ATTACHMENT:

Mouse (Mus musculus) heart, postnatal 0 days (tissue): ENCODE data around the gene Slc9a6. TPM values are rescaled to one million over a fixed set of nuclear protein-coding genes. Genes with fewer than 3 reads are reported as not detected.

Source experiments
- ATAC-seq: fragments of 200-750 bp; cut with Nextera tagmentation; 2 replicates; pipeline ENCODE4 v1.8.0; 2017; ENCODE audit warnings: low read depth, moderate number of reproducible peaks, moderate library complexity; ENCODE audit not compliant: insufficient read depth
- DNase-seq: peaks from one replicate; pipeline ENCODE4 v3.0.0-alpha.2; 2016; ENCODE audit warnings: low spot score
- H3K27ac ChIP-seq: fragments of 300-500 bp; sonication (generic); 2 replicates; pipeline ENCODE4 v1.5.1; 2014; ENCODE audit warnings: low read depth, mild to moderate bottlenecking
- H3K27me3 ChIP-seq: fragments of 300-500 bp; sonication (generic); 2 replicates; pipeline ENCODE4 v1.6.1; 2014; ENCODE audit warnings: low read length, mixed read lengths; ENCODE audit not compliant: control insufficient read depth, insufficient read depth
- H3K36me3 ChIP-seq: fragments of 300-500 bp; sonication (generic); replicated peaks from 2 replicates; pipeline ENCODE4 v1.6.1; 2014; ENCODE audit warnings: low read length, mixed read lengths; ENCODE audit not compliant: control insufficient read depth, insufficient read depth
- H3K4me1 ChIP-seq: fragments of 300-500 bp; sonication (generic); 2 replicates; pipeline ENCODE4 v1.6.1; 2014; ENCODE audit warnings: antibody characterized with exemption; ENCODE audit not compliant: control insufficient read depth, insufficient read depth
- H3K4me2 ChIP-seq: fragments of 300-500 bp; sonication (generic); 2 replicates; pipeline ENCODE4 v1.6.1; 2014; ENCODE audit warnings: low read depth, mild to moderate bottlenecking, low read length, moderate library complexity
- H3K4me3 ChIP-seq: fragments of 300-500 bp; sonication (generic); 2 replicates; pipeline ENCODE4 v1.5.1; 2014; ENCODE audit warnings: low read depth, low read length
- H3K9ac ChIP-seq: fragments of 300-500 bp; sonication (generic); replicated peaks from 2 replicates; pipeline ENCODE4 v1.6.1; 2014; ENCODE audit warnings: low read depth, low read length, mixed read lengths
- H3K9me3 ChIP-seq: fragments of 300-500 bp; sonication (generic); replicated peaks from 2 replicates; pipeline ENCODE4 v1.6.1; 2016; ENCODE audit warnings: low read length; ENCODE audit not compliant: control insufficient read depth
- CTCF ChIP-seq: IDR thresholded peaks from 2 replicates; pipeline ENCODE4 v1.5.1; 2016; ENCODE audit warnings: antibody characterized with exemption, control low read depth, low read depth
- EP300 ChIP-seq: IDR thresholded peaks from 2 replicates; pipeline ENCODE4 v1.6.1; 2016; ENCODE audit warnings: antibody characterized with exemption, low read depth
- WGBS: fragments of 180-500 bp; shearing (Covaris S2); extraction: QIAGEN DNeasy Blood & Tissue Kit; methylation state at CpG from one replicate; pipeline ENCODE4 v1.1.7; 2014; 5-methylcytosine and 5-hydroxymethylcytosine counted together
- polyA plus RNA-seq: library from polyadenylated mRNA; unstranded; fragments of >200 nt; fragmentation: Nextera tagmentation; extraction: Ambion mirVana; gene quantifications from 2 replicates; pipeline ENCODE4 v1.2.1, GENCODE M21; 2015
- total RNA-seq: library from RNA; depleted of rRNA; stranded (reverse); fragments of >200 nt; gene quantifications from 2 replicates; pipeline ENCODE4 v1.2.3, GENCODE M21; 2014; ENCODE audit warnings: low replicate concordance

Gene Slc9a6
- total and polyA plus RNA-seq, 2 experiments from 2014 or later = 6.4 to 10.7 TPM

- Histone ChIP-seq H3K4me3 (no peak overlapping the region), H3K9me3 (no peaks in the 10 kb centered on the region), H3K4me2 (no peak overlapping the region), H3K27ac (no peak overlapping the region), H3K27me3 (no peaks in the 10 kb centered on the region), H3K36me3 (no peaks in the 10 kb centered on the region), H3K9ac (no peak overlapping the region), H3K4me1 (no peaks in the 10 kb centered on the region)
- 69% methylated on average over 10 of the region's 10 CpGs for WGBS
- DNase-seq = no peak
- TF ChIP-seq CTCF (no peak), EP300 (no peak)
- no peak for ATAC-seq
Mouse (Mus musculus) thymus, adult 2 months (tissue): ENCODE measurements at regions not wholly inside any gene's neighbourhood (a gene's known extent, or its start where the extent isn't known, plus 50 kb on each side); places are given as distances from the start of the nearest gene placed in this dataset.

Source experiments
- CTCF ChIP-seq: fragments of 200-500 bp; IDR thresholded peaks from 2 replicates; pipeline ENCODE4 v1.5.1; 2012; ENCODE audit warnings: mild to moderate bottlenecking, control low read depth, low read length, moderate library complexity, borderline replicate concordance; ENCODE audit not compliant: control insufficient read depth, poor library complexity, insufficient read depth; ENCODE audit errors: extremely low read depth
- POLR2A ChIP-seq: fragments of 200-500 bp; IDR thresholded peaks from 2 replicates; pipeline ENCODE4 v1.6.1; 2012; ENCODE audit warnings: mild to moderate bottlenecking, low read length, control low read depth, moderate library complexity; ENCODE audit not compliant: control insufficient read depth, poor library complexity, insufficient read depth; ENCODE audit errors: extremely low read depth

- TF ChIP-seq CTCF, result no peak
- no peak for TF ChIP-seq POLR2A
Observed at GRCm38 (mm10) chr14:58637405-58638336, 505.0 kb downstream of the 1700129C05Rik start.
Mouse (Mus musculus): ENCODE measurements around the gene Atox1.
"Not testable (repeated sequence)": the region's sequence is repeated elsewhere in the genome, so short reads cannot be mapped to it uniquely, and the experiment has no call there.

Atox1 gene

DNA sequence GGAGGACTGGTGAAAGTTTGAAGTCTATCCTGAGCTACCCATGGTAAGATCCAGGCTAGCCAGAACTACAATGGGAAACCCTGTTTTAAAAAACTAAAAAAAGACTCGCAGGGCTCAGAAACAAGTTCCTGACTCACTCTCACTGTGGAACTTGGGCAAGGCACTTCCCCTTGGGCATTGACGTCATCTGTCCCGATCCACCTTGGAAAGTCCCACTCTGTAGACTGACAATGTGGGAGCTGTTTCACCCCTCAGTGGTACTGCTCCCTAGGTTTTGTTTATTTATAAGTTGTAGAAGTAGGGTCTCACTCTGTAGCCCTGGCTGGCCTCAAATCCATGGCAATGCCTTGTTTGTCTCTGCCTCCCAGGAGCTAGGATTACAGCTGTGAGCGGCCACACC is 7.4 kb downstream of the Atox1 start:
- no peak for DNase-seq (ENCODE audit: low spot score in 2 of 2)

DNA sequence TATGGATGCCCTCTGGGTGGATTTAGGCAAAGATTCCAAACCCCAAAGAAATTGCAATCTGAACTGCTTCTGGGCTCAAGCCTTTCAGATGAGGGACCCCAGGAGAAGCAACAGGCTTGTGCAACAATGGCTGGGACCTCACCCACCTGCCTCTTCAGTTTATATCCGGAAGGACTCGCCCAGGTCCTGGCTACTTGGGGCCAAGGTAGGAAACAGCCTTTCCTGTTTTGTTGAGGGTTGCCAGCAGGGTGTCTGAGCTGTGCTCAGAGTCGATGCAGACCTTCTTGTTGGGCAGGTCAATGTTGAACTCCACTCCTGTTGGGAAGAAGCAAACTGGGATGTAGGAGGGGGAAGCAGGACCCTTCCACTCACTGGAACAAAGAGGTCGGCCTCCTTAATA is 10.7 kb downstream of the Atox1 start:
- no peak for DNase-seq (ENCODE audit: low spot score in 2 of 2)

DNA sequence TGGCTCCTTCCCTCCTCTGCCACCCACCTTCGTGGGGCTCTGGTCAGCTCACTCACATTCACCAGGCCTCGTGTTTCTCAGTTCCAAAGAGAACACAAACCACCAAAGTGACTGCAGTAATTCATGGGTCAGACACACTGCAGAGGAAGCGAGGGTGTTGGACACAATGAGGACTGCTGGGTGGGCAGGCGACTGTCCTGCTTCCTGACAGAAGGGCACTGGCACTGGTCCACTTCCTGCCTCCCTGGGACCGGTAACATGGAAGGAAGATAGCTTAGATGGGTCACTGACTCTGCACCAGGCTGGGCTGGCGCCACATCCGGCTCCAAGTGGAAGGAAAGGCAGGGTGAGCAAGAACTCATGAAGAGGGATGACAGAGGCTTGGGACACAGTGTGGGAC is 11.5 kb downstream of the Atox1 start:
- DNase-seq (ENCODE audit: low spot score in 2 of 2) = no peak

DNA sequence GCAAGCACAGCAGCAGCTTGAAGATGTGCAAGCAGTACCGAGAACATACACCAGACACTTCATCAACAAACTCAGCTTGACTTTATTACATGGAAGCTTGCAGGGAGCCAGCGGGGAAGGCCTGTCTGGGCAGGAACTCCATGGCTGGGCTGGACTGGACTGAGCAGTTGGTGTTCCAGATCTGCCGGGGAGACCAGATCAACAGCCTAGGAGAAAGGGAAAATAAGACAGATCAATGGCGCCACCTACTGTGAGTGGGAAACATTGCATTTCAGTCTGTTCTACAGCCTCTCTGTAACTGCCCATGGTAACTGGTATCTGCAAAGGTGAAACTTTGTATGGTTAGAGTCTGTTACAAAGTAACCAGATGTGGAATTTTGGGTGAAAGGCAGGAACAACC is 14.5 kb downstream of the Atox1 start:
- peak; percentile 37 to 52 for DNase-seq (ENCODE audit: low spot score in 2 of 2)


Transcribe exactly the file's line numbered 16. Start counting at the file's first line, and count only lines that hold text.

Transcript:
- polyA plus RNA-seq: library from polyadenylated mRNA; unstranded; fragments of >200 nt; fragmentation: Nextera tagmentation; extraction: Ambion mirVana; gene quantifications from 2 replicates; pipeline ENCODE4 v1.2.1, GENCODE M21; 2015